- Three female fugitives wanted in New Jersey restaurant theft arrested in Illinois
- Man guilty in 2012 crash into home that injured 8-year-old
- McDonald’s: Federal complaint says company is joint employer
- T-Mobile settlement: $90M for cell phone bill cramming
- Shelter Care Ministries gets $30,000 grant
- Even more dead bees?
- Holiday travel: 98.6 million plan getaway, most on record
- Scam artists posing as utility reps, demanding payment
- Holiday mailing deadlines approach, Rockford Post Office warns
- Hispanics more than half of all renters, yet most are uninsured
Guest Column: Libraries walk fine line balancing e-book investments
By Emily Klonicki
“Loaning e-books is like playing with some other kid’s ball on the playground. There is always a risk that the other kid will take back his or her ball and go home.”— Christopher Harris, author of ALA’s Infomancy blog
Publishing and reading trends change and evolve, and libraries have always been responsible for keeping up-to-date and current with the changing needs and demands of their users. The foray into the ever-shifting world of e-book lending is the most recent part of this process, and libraries across America are working hard to make sound decisions about how to include e-content as a part of their collections. Libraries have to walk a fine line, though, balancing their investment into e-books with patron demand because the new landscape of e-book library lending is only just taking shape.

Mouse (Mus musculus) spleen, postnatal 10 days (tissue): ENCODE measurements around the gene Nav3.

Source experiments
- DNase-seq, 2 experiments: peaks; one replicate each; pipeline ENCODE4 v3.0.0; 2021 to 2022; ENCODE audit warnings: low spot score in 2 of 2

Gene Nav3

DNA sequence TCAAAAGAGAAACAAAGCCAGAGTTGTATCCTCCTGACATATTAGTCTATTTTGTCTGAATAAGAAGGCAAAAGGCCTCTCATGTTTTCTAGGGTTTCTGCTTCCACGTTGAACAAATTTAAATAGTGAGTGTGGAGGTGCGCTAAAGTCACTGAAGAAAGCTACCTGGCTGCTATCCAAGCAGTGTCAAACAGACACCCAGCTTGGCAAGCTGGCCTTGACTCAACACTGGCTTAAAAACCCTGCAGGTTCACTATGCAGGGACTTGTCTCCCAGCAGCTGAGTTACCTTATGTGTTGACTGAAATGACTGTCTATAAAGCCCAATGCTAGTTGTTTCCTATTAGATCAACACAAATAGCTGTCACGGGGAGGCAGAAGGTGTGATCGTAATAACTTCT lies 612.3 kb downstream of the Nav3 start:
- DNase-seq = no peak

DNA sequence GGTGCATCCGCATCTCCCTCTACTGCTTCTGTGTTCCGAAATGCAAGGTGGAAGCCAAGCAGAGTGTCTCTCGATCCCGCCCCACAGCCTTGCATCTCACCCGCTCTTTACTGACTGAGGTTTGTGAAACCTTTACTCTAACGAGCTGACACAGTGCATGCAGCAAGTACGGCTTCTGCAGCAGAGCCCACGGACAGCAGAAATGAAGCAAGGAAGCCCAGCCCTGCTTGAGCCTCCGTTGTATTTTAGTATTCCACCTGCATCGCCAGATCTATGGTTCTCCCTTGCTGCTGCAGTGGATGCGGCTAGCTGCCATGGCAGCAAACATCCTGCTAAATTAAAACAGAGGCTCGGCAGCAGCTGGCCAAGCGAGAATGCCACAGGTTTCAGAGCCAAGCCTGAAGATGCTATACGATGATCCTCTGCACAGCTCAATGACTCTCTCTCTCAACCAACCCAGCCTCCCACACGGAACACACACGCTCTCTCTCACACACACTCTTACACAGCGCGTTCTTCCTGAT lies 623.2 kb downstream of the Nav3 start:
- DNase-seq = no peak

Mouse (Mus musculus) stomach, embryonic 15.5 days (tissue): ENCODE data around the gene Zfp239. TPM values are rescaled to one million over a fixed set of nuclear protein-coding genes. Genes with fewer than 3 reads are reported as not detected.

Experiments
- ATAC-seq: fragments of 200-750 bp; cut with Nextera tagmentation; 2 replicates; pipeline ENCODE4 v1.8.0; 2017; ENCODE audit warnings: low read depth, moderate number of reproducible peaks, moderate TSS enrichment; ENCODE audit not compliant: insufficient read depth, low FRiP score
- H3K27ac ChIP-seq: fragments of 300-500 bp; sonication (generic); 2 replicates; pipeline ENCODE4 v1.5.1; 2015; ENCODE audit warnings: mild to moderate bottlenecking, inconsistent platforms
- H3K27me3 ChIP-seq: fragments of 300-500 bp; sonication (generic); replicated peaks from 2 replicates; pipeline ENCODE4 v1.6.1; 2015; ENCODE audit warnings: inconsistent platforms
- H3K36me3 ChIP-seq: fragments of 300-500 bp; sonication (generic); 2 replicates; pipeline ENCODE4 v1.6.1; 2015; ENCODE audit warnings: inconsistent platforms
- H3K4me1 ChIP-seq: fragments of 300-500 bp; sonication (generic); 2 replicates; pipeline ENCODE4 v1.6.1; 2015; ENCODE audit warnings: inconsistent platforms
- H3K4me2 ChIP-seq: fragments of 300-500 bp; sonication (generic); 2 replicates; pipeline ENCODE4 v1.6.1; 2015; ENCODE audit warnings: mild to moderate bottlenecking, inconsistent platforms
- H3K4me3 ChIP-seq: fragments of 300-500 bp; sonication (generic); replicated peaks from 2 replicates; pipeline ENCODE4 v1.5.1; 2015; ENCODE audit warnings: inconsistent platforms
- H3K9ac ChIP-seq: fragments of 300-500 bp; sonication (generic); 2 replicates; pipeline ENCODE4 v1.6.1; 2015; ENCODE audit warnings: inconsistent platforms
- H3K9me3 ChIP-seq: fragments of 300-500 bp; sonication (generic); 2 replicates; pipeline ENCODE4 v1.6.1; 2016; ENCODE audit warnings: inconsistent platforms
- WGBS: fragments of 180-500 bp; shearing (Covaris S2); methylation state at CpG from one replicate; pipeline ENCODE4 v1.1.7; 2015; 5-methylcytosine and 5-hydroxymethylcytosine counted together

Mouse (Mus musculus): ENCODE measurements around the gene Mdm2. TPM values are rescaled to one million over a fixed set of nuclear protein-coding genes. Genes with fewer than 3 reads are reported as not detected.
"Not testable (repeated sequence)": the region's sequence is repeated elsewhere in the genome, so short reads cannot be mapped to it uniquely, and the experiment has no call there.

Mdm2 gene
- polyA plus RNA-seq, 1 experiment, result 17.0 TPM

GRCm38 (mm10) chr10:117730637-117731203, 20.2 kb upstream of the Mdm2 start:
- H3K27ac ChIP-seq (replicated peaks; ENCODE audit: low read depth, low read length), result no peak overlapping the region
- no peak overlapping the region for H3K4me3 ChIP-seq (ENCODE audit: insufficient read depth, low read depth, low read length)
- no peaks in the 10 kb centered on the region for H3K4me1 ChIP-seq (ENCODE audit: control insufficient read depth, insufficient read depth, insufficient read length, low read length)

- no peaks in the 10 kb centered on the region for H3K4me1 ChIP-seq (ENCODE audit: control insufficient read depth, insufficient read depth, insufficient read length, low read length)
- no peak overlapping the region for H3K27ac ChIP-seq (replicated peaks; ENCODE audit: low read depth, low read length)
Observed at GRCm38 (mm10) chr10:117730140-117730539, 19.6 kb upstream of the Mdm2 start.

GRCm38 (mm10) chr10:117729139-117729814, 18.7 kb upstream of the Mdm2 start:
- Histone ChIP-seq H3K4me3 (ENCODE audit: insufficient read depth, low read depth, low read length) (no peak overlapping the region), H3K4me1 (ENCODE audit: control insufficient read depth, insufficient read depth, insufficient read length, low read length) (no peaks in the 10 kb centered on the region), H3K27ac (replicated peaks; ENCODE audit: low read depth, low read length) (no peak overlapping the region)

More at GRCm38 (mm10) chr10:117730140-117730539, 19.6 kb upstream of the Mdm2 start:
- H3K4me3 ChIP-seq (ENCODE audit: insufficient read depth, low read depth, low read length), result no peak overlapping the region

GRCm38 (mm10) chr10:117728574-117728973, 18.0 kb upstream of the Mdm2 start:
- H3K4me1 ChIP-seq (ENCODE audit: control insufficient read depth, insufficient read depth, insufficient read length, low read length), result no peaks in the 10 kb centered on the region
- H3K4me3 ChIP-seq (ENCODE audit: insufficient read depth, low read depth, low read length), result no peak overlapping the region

When a library buys a paper book, they have what is called “first sale rights” to the book. That means they can use the book in any way they like within the limitations of copyright law. They can lend the book as many times as they like, they may sell the book when they are done with it, or they may give the book away. In short, as you would expect, they own the book they have purchased.
Conversely, when a library “buys” an e-book, what they are actually paying for is a license to that title with limitations set (and changed without notice) by the title’s publishers and by OverDrive, the digital content distributor. Limitations may include the number of times the title can be checked out before the library has to pay for the book again (renew its license) and how many patrons can download the title at the same time (in essence the number of “copies” the library “owns”) and now, after a drastic move by Penguin Publishers last week that disabled Kindles from downloading library-lent Penguin titles, what devices it will allow to access the title. In short, the library is basically borrowing the rights to the title, which can be changed, eliminated or made more expensive to the library at any time.